the Secretariat, JAPAN announced that it would give US$100,000
for the Asia and Pacific workshop. He noted the important input
the forthcoming IPCC Special Report will make to the
Consultative Process on development and transfer of technology
and stressed the need for close coordination between SBSTA and
The G-77/CHINA, with NIGERIA and CHINA, underscored the
importance of technology transfer to developing countries. While
recognizing the difficulties of making it work outside open
market mechanisms, he reiterated that technology transfer could
not be undertaken under the market process. He stressed the need
to address technology transfer in the broadest sense and
incorporate elements of capacity building, public awareness,
installation and smooth transfer from the donor to the
recipient. He highlighted the need for rules and procedures to
govern the transfer of technology and called for an increase in
the Secretariats budgetary allocation to fund capacity building
for technology transfer.
CANADA stated that technology transfer is critical to
achieving the long-term goals of the Convention and Protocol.
She described the private sector as the main vehicle for the
transfer and said the challenge is to create an enabling
environment and implement enabling activities leading to
continuous transfer. She added that investments associated with
the mechanisms (CDM and JI) will be instrumental in the transfer
of efficient and effective climate change technology to non-
Annex I Parties and economies in transition. CHINA cautioned
against redefining technology transfer and stressed that
transfer under the Convention should occur on non-commercial
terms. She said existing transfers of technology were inadequate
to meet the objectives of the Convention and stated that the
main barrier is the political will of developed countries.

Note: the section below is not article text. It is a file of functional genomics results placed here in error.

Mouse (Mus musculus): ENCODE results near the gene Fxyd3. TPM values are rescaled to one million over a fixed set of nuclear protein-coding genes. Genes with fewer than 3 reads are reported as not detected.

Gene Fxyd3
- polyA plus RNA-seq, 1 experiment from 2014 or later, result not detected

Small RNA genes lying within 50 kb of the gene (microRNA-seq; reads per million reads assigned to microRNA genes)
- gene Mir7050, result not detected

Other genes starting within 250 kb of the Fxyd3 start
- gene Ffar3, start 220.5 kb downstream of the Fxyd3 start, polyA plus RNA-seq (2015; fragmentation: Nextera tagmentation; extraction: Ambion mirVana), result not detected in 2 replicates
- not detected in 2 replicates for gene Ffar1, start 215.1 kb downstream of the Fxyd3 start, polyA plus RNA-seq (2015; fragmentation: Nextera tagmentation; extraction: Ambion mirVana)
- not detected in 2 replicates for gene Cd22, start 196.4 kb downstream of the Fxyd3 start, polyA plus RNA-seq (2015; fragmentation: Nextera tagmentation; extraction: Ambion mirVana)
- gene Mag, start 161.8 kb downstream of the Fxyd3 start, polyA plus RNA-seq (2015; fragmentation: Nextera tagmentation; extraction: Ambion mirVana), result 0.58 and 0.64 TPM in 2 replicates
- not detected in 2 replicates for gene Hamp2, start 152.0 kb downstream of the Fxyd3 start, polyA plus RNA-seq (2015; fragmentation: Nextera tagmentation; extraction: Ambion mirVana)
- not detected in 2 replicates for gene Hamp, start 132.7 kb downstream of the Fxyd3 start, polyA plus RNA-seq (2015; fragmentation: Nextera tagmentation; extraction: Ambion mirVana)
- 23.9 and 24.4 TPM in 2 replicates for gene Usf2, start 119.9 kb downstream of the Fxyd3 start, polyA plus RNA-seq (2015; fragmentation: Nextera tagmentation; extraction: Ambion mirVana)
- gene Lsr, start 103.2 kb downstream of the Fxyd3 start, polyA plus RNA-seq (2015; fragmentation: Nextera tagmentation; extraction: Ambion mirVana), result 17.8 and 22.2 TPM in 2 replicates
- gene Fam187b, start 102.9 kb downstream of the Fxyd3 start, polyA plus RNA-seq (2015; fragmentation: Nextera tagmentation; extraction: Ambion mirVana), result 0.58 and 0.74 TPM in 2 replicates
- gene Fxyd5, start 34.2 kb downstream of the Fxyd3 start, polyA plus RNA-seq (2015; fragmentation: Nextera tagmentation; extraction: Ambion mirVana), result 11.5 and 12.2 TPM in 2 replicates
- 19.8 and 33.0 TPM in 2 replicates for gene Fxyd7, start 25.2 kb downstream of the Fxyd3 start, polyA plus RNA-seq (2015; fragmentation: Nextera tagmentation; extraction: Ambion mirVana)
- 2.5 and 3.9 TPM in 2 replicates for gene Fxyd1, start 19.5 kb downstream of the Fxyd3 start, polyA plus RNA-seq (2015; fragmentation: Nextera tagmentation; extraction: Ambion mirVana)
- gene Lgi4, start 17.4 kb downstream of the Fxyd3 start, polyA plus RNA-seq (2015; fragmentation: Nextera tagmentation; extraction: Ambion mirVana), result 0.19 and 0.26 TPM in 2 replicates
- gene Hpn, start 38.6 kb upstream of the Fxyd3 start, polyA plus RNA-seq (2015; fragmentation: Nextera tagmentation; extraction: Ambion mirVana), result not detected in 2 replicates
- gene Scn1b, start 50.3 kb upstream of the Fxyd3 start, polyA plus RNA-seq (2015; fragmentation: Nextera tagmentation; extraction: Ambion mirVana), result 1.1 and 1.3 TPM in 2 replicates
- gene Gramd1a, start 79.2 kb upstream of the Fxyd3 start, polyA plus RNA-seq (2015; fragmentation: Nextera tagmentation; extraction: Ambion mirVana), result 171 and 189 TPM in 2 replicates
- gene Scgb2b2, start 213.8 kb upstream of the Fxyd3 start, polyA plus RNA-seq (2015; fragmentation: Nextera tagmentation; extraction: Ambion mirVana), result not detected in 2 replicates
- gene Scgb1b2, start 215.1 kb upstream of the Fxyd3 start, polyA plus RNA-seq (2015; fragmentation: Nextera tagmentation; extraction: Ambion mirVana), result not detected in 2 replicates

Regarding technology transfer under the CDM, she said this
should be additional to that occurring under the Convention.
CONTACT GROUPS AND INFORMAL CONSULTATIONS
The contact group on Annex I Party national communications
met to consider draft guidelines for reporting on non-inventory
issues. The group adopted a number of amendments to the text
that had been drafted at an earlier workshop held in Bonn. There
was a divergence of views regarding whether Parties should
include gross domestic product (GDP) and greenhouse gas
emissions measurements per capita in their national
communications. The paragraphs including such reference were
bracketed and deferred to a smaller group for consideration.
Delegates also discussed the use of the terms should and
shall in the draft guidelines. They agreed to bracket them
pending further discussion.
The informal consultation on research and systematic
observation met to discuss and make largely textual amendments
to a Chairs draft of conclusions for SBSTA. The conclusions
recognize the continued degradation of observation capacity in
developing countries; urge Parties to provide enhanced support
to capacity building; and require the Global Climate Observing
System (GCOS) Secretariat to prepare regional implementation
plans and options for improving observation capacity. Delegates
pointed out the lack of emphasis on research in the conclusions
and decided to make it clear that only systematic observation
was covered. They decided to reconvene on Friday to discuss a
IN THE CORRIDORS
While negotiators report that they are in Bonn to, among
other things, work out the operational details of the Kyoto
mechanisms, some NGO analysts have suggested that debates
continue to reflect a lack of resolution on the bigger political
questions. In discussions on LULUCF and the revision of
guidelines for national reporting by Annex I Parties, observers
detect that overarching political debates about where the burden
of responsibility for tackling GHG emissions should lie continue
to skew interventions.
THINGS TO LOOK FOR
SBSTA: SBSTA will meet at 10:00 am in the Maritim Room.
For other meetings, please consult the meeting board.
Editors Note: In the afternoon, the subsidiary bodies meetings
were interrupted by a bomb threat to the Maritim Hotel. All
meetings for the remainder of the day were cancelled.